U.S. Chamber drops health insurer price transparency lawsuit


Less than a week after the Biden administration delayed enforcement of controversial provisions of an insurer price transparency rule, a business group dropped its lawsuit seeking to block the rule.

The U.S. Chamber of Commerce earlier this month sued HHS, CMS, the Labor Department, the Treasury Department and the Internal Revenue Service in U.S. District Court for the Eastern District of Texas. The complaint alleged that provisions in the so-called Transparency in Coverage Rule are unlawful and overly burdensome and urged a judge to throw them out.

Thursday’s court filing was brief, with U.S. District Judge Jeremy Kernodle stating simply that the lawsuit was dismissed without prejudice following a notice of voluntary dismissal from the plaintiffs, the Chamber and the Tyler Area Chamber of Commerce. The U.S. Chamber did not immediately respond to a request for comment.

The Biden administration announced in an Aug. 20 guidance document that it was delaying enforcement of key parts of the transparency rule by six months, giving insurers until July 1, 2022 to comply. A handful of federal agencies wrote in the joint guidance that they recognize the “considerable time and effort required” to make those files available in the manner required.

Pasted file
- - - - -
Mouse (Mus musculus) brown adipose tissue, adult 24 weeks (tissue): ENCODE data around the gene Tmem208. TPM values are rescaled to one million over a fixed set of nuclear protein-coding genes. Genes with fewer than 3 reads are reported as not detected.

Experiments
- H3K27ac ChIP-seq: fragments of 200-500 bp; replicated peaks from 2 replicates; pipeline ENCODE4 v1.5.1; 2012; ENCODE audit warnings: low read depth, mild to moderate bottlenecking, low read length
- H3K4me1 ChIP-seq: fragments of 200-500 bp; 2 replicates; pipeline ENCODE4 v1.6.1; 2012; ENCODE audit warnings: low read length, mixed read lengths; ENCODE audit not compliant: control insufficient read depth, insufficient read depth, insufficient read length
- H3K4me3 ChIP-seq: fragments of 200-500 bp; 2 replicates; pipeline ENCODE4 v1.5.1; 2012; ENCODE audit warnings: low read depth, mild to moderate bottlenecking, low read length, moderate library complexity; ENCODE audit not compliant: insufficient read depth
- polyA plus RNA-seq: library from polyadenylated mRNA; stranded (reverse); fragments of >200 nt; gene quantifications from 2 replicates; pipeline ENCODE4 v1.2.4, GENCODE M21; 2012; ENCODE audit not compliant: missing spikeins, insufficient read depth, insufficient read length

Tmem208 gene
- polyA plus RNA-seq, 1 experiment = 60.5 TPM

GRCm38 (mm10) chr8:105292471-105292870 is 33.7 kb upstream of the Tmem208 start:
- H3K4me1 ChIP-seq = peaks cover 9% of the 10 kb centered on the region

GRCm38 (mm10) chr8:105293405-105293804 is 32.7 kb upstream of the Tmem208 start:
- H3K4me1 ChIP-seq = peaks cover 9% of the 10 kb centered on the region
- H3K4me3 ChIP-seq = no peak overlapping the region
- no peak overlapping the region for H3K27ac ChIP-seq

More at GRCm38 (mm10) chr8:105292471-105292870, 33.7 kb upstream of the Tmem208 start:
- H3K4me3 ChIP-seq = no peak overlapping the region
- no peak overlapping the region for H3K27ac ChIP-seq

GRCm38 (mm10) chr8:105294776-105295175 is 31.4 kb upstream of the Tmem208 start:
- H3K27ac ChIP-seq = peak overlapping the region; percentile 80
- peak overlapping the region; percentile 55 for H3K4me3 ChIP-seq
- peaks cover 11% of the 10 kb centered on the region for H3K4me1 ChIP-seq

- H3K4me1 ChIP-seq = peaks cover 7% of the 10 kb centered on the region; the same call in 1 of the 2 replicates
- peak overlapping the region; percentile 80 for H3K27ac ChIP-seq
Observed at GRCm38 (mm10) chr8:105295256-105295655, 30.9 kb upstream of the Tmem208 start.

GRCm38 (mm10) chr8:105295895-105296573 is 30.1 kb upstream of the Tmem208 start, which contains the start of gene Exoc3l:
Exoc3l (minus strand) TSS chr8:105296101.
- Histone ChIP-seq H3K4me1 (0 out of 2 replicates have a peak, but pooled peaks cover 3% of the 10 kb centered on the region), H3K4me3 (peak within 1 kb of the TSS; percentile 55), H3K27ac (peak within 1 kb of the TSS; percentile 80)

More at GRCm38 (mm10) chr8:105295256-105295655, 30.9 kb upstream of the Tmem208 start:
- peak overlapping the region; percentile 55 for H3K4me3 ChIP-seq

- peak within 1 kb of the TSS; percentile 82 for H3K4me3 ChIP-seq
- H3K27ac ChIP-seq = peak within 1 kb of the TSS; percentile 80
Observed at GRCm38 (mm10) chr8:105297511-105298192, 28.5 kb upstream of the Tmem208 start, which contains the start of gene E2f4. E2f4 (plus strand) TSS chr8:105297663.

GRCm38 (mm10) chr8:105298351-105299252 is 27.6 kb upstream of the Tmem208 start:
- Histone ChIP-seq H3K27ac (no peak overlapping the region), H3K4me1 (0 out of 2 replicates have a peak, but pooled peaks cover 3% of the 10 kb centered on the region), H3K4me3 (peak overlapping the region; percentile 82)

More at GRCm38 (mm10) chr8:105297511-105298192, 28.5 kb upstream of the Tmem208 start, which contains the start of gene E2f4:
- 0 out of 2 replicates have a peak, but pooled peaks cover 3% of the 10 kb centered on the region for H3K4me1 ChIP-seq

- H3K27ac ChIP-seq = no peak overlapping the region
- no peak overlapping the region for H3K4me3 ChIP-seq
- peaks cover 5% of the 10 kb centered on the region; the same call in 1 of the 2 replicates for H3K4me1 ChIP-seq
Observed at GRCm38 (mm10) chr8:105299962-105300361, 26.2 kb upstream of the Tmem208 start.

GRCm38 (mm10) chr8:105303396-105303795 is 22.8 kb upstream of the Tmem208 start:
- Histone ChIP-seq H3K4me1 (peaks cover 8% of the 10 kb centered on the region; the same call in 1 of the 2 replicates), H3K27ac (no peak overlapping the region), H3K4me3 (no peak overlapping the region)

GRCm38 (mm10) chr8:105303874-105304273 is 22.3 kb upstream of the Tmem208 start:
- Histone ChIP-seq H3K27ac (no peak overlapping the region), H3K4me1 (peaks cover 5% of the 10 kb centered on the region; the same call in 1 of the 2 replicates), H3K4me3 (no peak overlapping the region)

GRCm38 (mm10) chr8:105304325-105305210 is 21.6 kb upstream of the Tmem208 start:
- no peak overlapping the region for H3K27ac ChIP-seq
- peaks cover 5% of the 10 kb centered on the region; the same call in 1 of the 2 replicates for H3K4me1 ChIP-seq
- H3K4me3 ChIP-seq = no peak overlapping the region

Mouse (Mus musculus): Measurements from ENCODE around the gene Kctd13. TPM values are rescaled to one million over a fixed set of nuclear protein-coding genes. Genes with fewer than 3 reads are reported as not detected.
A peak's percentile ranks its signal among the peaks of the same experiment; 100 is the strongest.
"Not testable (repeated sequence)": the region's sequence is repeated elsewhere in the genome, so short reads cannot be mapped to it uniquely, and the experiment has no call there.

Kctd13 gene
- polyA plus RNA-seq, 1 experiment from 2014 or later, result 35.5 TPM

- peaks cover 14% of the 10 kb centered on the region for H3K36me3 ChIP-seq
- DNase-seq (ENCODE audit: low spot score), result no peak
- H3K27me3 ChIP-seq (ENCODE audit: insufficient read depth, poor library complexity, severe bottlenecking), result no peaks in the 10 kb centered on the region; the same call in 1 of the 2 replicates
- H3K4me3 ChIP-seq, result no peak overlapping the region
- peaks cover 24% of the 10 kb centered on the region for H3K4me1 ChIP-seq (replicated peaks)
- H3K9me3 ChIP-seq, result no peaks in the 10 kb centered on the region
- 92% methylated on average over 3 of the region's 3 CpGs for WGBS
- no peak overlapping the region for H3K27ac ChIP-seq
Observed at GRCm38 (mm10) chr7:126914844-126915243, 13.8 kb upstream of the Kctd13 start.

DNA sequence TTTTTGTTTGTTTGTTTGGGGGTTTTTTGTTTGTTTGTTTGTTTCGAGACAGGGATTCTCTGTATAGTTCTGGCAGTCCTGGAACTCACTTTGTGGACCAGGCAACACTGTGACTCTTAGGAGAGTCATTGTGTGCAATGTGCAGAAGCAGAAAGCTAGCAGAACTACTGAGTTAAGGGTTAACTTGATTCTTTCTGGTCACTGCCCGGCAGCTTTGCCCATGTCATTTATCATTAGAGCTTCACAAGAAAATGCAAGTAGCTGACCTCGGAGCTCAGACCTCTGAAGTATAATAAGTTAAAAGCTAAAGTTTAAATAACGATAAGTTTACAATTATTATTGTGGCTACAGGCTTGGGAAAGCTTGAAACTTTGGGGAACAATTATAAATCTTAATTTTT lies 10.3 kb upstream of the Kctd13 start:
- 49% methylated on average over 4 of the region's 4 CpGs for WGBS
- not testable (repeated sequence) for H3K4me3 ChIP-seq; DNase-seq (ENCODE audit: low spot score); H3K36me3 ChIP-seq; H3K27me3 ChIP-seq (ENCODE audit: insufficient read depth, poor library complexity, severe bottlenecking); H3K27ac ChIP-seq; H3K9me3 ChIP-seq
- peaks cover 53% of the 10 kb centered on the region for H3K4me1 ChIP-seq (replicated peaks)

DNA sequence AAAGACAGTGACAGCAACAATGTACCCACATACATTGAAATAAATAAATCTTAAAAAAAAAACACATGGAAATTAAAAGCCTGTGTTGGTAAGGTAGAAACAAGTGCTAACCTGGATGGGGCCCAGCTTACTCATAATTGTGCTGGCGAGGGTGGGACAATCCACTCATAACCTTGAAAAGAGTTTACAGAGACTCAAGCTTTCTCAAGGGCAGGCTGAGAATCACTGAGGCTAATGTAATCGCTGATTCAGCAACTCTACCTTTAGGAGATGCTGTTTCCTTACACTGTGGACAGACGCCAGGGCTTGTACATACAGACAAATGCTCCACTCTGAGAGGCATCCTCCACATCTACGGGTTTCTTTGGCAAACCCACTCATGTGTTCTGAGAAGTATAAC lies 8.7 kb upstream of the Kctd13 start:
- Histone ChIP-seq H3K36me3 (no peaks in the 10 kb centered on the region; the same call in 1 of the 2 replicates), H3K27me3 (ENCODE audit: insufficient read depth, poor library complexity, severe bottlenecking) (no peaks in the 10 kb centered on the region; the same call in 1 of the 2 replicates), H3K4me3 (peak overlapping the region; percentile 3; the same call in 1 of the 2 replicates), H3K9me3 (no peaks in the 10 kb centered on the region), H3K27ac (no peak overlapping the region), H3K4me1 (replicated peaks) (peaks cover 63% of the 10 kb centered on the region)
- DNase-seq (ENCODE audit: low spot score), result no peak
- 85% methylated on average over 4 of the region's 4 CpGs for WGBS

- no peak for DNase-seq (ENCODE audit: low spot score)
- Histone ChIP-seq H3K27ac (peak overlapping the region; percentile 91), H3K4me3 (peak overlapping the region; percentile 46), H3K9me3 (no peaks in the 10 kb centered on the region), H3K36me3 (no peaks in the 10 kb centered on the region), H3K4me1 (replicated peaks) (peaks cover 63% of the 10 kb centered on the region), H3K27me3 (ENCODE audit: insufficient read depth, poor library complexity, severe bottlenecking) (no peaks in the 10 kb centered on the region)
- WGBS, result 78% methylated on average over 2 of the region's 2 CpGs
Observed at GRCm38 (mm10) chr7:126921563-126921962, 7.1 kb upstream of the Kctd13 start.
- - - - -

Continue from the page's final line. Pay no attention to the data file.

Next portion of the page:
The delay applies to the requirement that insurers post machine-readable files containing their in-network rates negotiated with providers and their out-of-network rates.

The administration is delaying indefinitely a provision requiring insurers to post prescription drug rates in light of the new prescription drug reporting requirements Congress included in its year-end spending package.

In their lawsuit, the chambers had argued that the machine-readable requirement forces plans to disclose “vast” amounts of highly technical pricing data designed to be read by a computer. Whereas the Affordable Care Act, which the government cites as its authority to compel disclosure, says that information must be made in “plain language.”


Source: modernhealthcare.com

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